This allows us to compare players at different positions. Jeter right now is 908 runs above replacement. Let's assume he plays another 6 years. If we discount his first season, where he played 15 games and was actually a subpar performer, he's played 12 seasons. He's averaging 21.6 FRAR and 54 BRAR, so he's 75.6 runs above a replacement player. If he keeps that rate, for 6 more seasons, he'll end up with 453 more runs, which will leave him with 1360 runs above replacement. Let's say he drops off a little and only averages 60 runs above replacement. That's 360 runs so it's about 1260 runs above bench for his career.

Of course all of this assumes he stays at SS. If he moves to LF, he'll lose 19 runs a season based on positional value, but he'll probably be a better LF than SS, so I'm assuming he'll get a decent amount of that back.

So let's see how he compares with some HOFers.

1) Kirby Puckett finished with 842 runs above bench.

2) Harmon Killerbrew ended up with 889 runs above bench.

Jeter is already ahead of two clear-cut, well-known, HOFers.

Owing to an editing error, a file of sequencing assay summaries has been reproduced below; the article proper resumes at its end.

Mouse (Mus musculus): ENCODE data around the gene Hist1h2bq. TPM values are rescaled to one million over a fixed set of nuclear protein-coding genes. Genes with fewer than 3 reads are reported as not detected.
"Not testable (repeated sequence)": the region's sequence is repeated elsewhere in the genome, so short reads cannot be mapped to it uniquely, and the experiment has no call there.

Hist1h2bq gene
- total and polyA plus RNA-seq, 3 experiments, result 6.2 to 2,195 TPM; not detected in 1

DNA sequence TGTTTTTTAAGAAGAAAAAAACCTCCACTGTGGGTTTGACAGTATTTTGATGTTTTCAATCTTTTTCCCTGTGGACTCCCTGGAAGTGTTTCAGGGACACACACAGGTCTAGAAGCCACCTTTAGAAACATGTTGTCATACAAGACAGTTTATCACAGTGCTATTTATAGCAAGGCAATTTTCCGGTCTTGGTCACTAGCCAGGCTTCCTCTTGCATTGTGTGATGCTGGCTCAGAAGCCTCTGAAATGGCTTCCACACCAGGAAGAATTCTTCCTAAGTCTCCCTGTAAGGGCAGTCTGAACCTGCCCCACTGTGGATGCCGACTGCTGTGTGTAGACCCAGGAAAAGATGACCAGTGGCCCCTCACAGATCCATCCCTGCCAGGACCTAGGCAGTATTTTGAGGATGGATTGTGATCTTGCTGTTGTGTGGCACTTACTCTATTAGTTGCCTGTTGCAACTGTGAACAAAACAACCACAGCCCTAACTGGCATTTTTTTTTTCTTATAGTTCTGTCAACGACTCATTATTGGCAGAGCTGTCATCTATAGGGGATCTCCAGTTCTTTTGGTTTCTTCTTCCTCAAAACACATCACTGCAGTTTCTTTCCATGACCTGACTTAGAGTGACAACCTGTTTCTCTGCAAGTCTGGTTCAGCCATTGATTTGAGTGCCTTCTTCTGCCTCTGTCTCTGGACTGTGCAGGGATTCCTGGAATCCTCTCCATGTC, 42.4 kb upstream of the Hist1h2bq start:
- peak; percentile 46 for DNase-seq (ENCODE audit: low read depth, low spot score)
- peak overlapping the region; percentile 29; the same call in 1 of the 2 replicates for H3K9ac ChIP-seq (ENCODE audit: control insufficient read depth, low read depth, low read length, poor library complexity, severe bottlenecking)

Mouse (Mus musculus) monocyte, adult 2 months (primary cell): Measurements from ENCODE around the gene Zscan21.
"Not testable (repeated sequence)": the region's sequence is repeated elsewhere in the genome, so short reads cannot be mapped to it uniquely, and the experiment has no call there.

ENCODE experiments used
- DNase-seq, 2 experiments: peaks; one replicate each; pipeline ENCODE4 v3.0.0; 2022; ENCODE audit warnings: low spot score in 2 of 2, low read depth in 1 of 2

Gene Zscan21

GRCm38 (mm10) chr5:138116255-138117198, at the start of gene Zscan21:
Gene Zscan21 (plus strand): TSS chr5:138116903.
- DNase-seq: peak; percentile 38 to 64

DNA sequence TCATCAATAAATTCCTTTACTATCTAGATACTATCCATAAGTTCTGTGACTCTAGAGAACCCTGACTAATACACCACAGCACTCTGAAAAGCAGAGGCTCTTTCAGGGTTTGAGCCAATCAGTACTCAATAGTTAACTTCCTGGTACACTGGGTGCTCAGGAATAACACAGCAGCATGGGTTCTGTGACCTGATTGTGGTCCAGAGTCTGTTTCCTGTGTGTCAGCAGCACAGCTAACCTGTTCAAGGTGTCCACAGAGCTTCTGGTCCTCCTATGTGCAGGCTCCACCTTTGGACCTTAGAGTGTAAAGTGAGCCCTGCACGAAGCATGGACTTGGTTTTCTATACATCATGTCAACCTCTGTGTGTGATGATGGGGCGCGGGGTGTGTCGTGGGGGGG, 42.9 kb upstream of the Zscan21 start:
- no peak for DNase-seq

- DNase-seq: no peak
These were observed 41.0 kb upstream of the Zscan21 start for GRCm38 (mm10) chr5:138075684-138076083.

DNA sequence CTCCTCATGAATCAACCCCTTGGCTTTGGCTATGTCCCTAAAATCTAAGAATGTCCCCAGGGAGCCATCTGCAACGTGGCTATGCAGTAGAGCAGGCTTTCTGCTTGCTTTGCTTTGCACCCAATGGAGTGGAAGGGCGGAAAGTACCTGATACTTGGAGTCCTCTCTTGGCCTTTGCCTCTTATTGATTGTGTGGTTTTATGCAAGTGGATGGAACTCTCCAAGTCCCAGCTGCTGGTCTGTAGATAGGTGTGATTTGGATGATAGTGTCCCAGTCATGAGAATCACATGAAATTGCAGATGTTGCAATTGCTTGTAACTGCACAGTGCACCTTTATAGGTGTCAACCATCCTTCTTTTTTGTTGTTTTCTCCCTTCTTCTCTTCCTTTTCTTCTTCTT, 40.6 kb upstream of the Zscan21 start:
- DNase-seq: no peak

What about someone like Eddie Murray? He finished with 1238, below Jeter's projected finish. How about a great hitter like Wade Boggs? 1347, right around Jeter's lower projected finish. How about the great Tony Gwynn? 1107. Brooks Robinson was an amazing defensive 3B. Where did he end up? 1066.

The list goes on and on. I'm not picking random, lower tier HOFers. These guys are all well-known and at least a number of them were first ballot picks, including Gwynn just last year. I'll pick another very famous player who just recently made into the Hall. Paul Molitor. Received 431 of 508 votes in 2004 or 84.8%. What did he finish with? 1189, below Jeter's projections.

There just aren't any serious arguments against Jeter's future Hall induction.

**Since I've been using BP's stats primarily, I decided to look at the HardBall Times' numbers to see where Jeter should rank. Unlike BP, THT does not have a lot of free stats on current players and nothing on past players. THT basically has the stats of the players' last four seasons and career numbers.**